Being the first students at Leiston Modern School to be offered the chance of GCE qualifications meant that we were visited on several occasions by specialist Education Careers Advisors. However, they seemed to know little about my chosen career in Television and so I totally failed to convince them that I would rather be a BBC-TV news cameraman than a policeman. Through my own efforts, I was eventually offered a job as a night news film editor with ITN, but, in the end various reasons prevented me from taking up this offer (ah, what might have been…..).
So it was that my quest to work ‘in entertainment’ meant that I started my working life in July 1965 as third projectionist at the original Odeon cinema in Lloyds Avenue, Ipswich. At the time the cinema, along with the Gaumont, belonged to the Rank Organisation and its General Manager was David Lowe. The Odeon’s Chief Projectionist was Sidney Durnford and the second projectionist was Norman Buxton. Although I lost contact with Sid after he retired working together on the Saturday morning ‘Kids Club’ shows with Norman meant that we became great friends. I believe he became the Chief at the new Odeon before its sudden closure in 2005, but I haven’t seen him since then.
Whilst working at the Odeon, amongst other things, I had the ‘pleasure’ of showing Mary Poppins around 84 times. It was an immensely popular film. We showed it three times a day and for most of the day we had queues of people waiting to get in, both down Lloyds Avenue and around to the rear of Footmans – it wasn’t Debenhams then. The film itself was quite long so it had an ‘intermission’ within it which was announced as part of the sound track. Originally it said ‘There will now be an intermission of fifteen minutes’, but, the numbers of children to be served meant that it was not unusual for this to go on for twenty minutes or more so Sid ‘edited’ the optical sound track. The intention was to make it say ‘there will now be an intermission’. Unfortunately he was a little heavy-handed with the blooping ink and it ended up saying ‘there will now be an intermish..’.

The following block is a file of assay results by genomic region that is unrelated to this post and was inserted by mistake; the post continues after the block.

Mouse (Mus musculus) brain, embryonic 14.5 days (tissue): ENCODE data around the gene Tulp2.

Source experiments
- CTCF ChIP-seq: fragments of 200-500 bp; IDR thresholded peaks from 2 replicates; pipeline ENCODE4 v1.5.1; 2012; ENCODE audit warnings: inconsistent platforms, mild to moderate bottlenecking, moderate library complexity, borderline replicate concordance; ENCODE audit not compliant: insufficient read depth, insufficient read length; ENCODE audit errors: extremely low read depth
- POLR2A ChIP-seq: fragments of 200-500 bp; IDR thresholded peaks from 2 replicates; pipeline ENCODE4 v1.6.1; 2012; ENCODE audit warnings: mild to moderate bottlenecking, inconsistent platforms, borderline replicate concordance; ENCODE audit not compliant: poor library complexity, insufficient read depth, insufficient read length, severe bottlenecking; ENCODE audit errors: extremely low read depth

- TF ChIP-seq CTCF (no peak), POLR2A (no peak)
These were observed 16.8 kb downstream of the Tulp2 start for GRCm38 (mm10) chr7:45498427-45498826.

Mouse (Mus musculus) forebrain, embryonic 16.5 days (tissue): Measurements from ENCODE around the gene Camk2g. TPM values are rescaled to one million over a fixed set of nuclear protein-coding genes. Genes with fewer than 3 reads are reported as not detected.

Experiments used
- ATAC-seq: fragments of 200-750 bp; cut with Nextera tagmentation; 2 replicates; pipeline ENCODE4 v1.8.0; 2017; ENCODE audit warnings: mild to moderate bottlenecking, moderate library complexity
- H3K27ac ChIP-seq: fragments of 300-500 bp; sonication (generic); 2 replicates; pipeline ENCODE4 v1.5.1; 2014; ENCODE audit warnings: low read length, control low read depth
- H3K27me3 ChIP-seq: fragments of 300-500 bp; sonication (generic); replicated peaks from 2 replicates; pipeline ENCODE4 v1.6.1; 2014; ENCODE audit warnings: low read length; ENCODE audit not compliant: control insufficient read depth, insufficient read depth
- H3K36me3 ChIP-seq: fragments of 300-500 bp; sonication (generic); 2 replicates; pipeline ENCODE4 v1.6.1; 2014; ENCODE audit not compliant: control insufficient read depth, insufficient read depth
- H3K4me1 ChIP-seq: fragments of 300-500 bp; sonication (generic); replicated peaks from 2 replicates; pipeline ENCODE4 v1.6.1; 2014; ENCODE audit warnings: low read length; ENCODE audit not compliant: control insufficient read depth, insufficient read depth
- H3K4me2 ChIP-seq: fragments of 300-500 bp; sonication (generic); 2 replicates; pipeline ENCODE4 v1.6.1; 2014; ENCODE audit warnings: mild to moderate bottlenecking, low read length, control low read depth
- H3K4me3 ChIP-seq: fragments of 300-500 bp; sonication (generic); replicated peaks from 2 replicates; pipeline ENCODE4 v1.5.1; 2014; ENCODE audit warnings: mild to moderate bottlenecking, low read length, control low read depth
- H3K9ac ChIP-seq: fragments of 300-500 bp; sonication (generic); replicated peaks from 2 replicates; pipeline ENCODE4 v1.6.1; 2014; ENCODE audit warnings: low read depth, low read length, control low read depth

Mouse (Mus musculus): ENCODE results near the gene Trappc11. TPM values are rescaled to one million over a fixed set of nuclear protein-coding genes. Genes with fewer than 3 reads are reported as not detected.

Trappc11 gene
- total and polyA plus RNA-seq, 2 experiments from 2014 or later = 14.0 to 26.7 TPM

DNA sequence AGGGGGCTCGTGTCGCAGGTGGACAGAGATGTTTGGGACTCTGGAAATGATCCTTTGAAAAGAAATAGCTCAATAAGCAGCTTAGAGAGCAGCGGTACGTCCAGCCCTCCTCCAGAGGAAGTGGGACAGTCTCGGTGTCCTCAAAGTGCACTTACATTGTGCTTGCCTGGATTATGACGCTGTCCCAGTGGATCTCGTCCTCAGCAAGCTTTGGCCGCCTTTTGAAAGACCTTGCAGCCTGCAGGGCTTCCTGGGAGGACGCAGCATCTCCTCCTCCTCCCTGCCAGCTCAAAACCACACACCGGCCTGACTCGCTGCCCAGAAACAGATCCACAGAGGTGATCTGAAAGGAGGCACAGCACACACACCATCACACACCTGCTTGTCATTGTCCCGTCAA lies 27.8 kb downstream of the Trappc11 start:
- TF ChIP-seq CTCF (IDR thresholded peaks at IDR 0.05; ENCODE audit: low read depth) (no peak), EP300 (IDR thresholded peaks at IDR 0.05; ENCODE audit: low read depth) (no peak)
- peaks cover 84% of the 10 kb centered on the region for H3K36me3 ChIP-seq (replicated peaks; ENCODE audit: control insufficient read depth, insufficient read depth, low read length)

I often wonder though what would have happened had I been in a position to take the ITN job because, for a boy who had not left home for more than a day before, just living in Ipswich all week did not work out. Although Bill and Betty Hender, the couple I lodged with in St. Johns Road, were very nice and did their best to make me feel part of their family I became very homesick. It was no fun being free all day with nowhere to go and then having to work at night when the few friends I had were free and going out. How much worse would it have been in London?
I became very homesick and so by the end of 1965 I had returned home to Leiston. Over the next nine years I worked variously for Brett Brothers at Friston as a spray painter, for W. Wells and Son in Saxmundham and W. D. Titlow and Son in Leiston as an Ironmongery shop assistant and plumbers mate, and as a TV and Audio service technician for Mattinsons TV and Radio at Saxmundham. Throughout this time my interest in electronics grew steadily, especially whilst working for Mattinsons, and slowly it became combined with my love of entertainment as you will see in the following chapters.